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"There’s no indication that the vaccine matches the mark described by the Apostle John. … I’ve been sent numerous articles and videos ... that (suggest) the vaccine represents a conspiracy of governmental control or that the vaccine contains some sort of marking agent to indelibly identify those foolish enough to receive the vaccine. It’s just not reasonable or logical to presume such a wide conspiracy is even possible. The question then arises as to why this wide mistrust in medical treatment has come."

Why do people call COVID-19 vaccine the 'mark of the beast?'

Evans said that lack of trust in the government and medical field is a driving force behind the "mark of the beast" belief.

"(Former President) Donald Trump tapped into American populism, and with that comes the disbelief of experts," Evans told USA TODAY. "There is a small group of people who believe in 'the mark of the beast,' and I think what's driving that thought process is starting with various concerns about receiving the coronavirus vaccine that are not specifically religious."

Evans said he suspects that the "mark of the beast" popularity stems from an adherence to a social or political identity.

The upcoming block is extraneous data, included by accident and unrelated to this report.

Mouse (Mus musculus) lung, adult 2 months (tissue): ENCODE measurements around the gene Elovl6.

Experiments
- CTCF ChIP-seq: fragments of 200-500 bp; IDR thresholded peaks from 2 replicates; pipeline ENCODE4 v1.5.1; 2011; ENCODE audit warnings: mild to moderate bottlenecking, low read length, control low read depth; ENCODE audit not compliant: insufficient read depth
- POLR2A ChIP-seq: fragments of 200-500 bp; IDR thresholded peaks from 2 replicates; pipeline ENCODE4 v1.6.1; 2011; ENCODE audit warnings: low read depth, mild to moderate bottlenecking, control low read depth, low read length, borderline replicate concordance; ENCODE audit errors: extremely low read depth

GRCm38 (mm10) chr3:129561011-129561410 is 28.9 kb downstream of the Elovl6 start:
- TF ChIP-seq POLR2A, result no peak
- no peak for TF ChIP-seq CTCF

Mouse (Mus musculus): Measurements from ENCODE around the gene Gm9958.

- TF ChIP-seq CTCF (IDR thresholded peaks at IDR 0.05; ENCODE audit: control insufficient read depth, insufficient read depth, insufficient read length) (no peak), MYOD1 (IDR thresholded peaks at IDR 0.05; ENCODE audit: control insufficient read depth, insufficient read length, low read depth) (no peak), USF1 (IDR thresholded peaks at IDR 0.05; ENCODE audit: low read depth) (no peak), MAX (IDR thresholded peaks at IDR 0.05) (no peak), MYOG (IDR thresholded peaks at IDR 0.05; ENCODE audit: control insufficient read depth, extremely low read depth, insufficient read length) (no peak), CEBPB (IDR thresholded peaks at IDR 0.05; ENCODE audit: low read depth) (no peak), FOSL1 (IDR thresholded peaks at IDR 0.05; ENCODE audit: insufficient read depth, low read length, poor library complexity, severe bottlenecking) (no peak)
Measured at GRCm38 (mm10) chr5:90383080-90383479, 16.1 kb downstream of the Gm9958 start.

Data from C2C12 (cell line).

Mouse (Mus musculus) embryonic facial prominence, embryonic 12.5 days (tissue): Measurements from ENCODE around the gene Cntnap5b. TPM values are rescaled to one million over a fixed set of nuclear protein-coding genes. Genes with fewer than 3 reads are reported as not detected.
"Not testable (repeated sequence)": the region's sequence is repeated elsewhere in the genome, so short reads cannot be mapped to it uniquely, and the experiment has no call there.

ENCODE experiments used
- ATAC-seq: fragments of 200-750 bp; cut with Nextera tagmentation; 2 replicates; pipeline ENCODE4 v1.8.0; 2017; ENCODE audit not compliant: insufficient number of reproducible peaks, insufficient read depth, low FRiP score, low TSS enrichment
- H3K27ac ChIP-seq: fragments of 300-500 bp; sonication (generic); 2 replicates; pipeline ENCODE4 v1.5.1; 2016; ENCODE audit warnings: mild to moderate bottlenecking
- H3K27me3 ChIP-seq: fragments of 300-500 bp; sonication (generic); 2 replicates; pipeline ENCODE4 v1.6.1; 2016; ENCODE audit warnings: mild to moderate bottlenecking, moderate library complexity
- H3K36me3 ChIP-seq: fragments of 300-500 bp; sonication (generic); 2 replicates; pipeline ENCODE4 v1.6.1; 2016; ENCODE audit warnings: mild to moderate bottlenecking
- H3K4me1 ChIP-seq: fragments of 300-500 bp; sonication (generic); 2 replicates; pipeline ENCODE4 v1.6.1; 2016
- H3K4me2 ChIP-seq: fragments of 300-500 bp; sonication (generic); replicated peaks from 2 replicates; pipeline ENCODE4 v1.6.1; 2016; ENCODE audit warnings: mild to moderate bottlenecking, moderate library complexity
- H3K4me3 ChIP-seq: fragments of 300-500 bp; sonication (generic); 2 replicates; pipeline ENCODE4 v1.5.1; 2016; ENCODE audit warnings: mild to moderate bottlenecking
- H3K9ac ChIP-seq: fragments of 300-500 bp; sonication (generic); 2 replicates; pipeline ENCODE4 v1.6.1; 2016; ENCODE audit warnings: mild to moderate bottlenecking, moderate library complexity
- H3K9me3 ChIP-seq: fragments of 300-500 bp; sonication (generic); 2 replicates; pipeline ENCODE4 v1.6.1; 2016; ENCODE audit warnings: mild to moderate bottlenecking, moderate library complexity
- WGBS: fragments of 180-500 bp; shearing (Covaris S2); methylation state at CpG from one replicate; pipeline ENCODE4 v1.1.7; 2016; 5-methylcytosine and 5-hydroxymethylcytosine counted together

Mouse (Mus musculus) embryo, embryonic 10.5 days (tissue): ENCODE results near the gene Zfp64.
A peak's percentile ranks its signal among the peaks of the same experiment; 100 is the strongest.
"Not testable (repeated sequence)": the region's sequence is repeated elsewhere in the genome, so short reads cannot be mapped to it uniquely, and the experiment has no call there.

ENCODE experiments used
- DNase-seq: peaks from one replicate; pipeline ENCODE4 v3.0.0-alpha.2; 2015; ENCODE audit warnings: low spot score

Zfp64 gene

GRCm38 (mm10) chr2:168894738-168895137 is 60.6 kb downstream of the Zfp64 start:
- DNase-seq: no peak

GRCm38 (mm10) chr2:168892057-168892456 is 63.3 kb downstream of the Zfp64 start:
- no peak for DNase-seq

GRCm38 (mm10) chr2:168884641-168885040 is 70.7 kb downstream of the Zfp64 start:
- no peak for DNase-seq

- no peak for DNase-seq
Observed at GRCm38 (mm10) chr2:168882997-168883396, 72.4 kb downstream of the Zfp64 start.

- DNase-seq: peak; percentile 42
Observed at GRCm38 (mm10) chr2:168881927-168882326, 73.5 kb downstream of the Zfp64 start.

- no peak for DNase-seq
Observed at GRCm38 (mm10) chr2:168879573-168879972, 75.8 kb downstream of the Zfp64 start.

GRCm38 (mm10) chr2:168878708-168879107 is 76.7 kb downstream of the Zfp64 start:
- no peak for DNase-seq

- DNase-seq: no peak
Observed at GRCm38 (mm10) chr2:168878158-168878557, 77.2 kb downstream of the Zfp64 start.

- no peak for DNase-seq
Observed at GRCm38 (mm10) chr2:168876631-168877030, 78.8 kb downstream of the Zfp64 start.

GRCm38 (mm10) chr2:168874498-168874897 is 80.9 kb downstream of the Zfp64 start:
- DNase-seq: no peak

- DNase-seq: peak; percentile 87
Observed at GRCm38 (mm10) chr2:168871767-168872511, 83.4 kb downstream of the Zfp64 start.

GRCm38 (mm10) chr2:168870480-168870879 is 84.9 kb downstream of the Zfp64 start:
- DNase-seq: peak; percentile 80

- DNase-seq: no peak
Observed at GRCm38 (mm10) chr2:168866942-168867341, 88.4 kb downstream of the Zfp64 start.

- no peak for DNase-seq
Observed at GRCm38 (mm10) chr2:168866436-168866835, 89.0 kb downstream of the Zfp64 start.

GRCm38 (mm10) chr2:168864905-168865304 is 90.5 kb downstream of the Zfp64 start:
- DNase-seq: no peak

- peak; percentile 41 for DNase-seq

Peter Feaman, a top Republican National Committee official in Florida, said last month that vaccines are "the mark of the beast" and comparable to a "false god." In May, Feaman wrote on his blog of Gov. Gretchen Whitmer encouraging vaccines in Michigan: "Diabolical Michigan Governor Whiter wants her citizens to get the Mark of the Beast to participate in society."

According to Evans' studies, the majority of "mark of the beast" believers appear to be politically conservative and from Protestant Christian backgrounds.

"People with spiritual beliefs that all things are influenced by religion are more likely to believe 'mark of the beast,' which is in every Christian's Bible, but people will focus on particular passages in the Bible to support their belief system," Evans said.

What do religious leaders say?

Harvest Christian Fellowship Pastor Greg Laurie said COVID-19 vaccines are not "the mark of the beast," but many Christians may believe they are, thinking the world is in what the Bible calls "the last days."

"The Bible speaks of someone identified as the 'Antichrist' and he will require people have a 'mark' that people will receive to buy and sell," Laurie told USA TODAY in an email. "The COVID-19 vaccine – or any vaccines – have nothing to do with any of this."

Laurie, who has been vaccinated, said the mark will be a pledge of loyalty to the Antichrist, and no one would take the mark unknowingly.

"In Revelation 14, we learn that those who take the mark are doomed," he said. "God will not doom people for taking something unwittingly."

Misinterpretations of Revelation 13:16-18 can stem from social media where people can spread unreliable information, according to Laurie.

"People read erroneous comments and believe they are true," he said.